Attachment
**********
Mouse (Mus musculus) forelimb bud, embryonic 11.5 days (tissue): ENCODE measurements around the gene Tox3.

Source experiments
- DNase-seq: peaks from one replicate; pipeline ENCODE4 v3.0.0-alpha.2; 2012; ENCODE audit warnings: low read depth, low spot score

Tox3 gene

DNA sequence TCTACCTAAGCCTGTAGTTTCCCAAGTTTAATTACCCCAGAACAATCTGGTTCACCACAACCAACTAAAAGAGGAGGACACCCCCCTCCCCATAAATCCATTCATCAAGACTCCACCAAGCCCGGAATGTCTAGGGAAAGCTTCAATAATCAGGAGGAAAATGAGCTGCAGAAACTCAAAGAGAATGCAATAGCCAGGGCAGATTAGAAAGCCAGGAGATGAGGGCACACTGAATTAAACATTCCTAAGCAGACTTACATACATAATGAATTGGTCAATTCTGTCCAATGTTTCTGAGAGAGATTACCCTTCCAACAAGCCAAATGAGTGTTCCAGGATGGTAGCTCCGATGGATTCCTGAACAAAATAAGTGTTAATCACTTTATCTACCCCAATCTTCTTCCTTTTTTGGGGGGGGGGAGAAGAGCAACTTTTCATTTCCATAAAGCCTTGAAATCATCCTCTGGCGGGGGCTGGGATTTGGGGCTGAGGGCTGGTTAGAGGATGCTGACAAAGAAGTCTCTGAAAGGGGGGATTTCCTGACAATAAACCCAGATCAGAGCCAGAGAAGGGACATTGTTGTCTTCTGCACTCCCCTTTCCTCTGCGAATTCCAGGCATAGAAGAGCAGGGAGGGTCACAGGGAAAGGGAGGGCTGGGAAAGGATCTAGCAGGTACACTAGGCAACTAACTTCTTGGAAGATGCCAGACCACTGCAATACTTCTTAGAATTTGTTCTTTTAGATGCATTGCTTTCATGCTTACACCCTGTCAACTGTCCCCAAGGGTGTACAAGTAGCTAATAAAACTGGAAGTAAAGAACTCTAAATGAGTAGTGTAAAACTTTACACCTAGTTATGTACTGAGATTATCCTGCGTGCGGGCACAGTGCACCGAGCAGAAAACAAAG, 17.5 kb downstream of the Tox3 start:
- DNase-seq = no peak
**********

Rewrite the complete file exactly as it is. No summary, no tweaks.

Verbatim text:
Mouse (Mus musculus) forelimb bud, embryonic 11.5 days (tissue): ENCODE measurements around the gene Tox3.

Source experiments
- DNase-seq: peaks from one replicate; pipeline ENCODE4 v3.0.0-alpha.2; 2012; ENCODE audit warnings: low read depth, low spot score

Tox3 gene

DNA sequence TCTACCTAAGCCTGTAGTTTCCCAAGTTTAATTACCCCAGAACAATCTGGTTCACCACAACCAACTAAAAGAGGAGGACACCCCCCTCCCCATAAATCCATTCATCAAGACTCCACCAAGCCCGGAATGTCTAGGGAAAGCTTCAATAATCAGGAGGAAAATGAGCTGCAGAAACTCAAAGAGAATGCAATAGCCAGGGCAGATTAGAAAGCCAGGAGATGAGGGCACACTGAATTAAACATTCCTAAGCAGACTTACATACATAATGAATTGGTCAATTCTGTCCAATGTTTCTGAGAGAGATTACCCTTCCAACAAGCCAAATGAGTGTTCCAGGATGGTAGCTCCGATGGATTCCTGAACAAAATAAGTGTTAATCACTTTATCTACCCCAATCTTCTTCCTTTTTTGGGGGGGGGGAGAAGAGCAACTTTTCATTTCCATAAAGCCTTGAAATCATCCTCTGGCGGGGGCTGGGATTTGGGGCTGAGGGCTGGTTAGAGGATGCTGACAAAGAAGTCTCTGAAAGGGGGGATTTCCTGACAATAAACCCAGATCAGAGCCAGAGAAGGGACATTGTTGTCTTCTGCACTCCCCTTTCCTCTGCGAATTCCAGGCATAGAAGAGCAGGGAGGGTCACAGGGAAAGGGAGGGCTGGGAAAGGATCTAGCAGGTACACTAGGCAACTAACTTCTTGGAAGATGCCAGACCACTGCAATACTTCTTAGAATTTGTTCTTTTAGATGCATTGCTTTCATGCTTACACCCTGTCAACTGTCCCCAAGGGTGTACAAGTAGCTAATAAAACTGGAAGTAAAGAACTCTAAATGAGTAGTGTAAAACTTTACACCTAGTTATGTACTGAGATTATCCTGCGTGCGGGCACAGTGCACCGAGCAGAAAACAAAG, 17.5 kb downstream of the Tox3 start:
- DNase-seq = no peak